Where was I supposed to go again?
"Left on El Camino and Right on Murphy. I can do that. But wait. After that I have to make another left, then a right, then a left back onto Murphy. That doesn't make any sense. Why can't I just keep going straight on Murphy?"
You'd think I'd know where I was going, wouldn't you? I've lived in the Bay Area for seven years now. And not only that, but in those seven years I've been on this stretch of El Camino (a pretty major road around here) probably once a week, if not twice or more. I've driven past the "Downtown Sunnyvale Open for Business" sign hundreds of times and yet I've never felt compelled to turn down that road. Not once.
I make my right onto Murphy, cursing my lack of GPS. I had to make a crucial choice as my husband started to drive away with the kids: make-up case or GPS. He was moving too fast and I couldn't grab both, and obviously the make-up was the most important. Or so I thought at the time. Now that I'm about to get royally lost in Downtown Sunnyvale I'm not so sure I made the right choice. Who's going to care about my gorgeous complexion if I never make it to the restaurant?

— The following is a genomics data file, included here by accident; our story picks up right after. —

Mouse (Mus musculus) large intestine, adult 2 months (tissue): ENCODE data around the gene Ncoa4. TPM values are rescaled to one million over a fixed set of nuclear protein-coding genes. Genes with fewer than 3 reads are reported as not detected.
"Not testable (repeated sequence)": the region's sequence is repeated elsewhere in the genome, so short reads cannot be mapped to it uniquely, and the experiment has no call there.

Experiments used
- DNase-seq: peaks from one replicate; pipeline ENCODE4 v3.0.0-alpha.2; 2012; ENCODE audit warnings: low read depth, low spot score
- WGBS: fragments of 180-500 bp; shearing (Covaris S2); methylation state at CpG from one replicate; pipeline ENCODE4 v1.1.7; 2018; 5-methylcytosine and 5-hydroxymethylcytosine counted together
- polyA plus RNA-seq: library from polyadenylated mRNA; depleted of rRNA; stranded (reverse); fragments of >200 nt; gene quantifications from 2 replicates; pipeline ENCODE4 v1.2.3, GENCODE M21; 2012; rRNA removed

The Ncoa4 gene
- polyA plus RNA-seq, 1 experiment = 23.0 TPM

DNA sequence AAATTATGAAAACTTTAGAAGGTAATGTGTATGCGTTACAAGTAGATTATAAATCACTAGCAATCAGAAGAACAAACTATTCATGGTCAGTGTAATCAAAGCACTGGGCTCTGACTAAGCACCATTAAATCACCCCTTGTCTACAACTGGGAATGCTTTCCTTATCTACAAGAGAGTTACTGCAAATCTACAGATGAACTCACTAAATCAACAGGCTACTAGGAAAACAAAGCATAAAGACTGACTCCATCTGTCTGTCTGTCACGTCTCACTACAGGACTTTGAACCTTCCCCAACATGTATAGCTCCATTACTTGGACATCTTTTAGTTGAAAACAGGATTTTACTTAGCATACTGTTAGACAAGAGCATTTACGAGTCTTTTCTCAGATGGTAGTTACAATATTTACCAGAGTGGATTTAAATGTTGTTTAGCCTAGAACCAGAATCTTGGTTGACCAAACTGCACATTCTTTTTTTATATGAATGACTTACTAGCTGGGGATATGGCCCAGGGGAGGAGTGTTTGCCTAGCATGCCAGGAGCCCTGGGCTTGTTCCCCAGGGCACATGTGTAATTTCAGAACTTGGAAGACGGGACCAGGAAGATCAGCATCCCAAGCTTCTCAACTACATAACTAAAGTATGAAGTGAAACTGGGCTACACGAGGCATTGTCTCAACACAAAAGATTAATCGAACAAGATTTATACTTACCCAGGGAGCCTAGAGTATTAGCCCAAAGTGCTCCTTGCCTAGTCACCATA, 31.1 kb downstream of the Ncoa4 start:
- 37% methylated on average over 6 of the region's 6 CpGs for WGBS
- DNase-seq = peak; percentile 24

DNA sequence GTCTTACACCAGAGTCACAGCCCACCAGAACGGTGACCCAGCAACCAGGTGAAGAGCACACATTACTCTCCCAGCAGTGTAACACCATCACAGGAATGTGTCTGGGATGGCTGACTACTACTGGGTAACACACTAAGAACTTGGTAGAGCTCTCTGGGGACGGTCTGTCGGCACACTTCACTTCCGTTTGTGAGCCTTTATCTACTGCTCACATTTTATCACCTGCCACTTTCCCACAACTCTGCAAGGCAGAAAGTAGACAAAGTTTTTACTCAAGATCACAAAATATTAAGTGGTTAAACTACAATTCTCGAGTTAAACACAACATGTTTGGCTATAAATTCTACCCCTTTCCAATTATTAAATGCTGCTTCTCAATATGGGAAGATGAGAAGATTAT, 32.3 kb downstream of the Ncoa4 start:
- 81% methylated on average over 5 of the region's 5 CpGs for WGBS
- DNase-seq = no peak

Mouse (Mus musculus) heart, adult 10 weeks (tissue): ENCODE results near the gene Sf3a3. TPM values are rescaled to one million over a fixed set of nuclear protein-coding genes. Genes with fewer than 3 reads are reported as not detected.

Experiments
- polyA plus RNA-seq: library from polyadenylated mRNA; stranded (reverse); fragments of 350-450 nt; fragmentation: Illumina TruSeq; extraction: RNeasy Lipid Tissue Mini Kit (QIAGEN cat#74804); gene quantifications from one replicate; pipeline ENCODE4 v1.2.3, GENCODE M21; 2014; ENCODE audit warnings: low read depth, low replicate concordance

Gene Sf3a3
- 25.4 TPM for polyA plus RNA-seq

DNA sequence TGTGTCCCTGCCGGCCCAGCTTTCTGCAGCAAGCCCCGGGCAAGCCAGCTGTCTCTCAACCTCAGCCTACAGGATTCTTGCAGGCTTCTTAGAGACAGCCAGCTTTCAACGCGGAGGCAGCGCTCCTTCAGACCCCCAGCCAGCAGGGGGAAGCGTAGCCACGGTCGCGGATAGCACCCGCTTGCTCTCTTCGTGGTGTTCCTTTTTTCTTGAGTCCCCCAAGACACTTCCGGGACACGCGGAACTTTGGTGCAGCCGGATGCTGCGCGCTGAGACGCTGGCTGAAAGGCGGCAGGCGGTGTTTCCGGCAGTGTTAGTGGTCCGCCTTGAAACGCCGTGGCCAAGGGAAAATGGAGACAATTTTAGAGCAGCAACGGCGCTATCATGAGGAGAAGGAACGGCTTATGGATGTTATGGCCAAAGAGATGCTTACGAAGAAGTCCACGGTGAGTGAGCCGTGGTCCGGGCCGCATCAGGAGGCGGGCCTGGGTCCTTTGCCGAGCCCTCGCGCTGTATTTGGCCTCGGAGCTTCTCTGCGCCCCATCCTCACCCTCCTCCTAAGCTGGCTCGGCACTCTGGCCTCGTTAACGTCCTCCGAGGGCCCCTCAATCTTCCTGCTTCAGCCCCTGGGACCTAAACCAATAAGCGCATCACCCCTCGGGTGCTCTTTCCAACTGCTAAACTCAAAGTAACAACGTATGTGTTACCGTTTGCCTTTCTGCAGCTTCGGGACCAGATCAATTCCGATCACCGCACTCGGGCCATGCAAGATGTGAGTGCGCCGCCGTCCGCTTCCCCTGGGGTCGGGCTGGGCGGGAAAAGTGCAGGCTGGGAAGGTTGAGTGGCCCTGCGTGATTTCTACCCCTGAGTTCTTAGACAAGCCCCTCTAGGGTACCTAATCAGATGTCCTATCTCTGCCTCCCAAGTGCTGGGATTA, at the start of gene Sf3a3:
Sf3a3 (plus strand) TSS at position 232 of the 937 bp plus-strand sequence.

As I inch my way down the road a sign catches my eye. Target? There's a Target here? And a MACY'S? Who knew? Seriously, does anyone know about these stores? I'd be willing to bet good money that my Mother-in-Law, inveterate Macy's shopper, has no clue that there's one closer to her home than Stanford Shopping center. And then, in the blink of an eye, I'm in Downtown Sunnyvale.
There are restaurants and an independent book store. Coffee shops and clothing boutiques. It's a for real Downtown and I've never seen it before. OK. Granted, it's no Castro street (the Mountain View one, not the San Francisco one). But still, I thought I knew all the Downtowns around here. I quickly park my car and hurry to the restaurant where my friends are waiting for me. And as I hurry down the lively street I wonder how many other secrets the surrounding neighborhoods hide.